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New technology for boosting agricultural productivity and monitoring the environment. Printable Version PRINTABLE VERSION
by ., Kenya Mar 16, 2007
Technology , Food Security   Opinions


Agricultural researchers are introducing new technology that could set the stage for historic increases in African food production and provide the first practical tool available for monitoring compliance in environmental service schemes.

The new technology uses infra-red light to detect minute differences in soil and plant composition and structure. The process known as infra-red spectroscopy (IR) provides precise and timely recommendations about how to improve depleted soils, boost crop productivity, measure carbon sequestration, and other soil environmental functions such as water and erosion regulation. Researcher's associated with the project believe that within five years modern IR technology could provide the majority of Africa’s farmers with access to diagnostic support at affordable prices and all but eliminates the need for government to build costly soil and analytical lab.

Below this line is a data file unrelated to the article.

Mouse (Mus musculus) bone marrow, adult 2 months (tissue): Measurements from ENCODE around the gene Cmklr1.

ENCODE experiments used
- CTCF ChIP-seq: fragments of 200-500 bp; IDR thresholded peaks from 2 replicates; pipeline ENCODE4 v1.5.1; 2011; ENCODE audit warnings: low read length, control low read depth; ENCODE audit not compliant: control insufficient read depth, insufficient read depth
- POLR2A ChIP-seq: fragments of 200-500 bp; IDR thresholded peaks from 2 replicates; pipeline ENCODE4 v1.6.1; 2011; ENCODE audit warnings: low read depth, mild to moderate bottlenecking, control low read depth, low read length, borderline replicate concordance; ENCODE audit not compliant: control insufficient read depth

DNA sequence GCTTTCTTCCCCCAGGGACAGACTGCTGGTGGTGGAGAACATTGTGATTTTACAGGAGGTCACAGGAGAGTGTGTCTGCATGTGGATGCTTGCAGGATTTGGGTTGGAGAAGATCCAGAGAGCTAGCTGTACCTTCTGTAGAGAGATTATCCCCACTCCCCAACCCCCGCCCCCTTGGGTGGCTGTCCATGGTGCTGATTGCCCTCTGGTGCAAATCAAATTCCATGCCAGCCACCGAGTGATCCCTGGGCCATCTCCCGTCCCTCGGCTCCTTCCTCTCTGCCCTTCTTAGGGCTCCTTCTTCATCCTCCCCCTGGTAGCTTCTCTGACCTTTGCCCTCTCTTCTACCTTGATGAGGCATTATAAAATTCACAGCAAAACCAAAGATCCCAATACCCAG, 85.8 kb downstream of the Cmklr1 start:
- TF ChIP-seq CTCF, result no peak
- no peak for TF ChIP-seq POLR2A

Fourier Transform Infrared (FTIR) Spectroscopy, which is widely used for quality control in the pharmaceutical industry, was adopted by scientists at the World Agroforestry Center to diagnose soil fertility and crop nutritional constraints under African farm conditions.

The technique combines speed, low cost, and reliability, with the ability to accurately predict soil and plant performance, largely by-passing the need for conventional soil and plant analysis. The same instrument can also be used to analyze crop nutrients, as well as a range of agricultural inputs and products, including milk and grain, fertilizer, animal feed, and manure.

The technique is currently being used for land degradation assessment by national programs in Mali and Mozambique. In Kenya’s Lake Victoria region researchers apply IR to track large-area changes in soil quality related to shifts on soil organic carbon, soil fertility, recent soil erosion, field infiltration rate, and crop growth. Participants include the Millennium Villages initiatives and a World Bank project designed to restore thousands of hectares of degraded farm land.

For more information visit website: http/www.worldagroforestry.org/sensingsoil/



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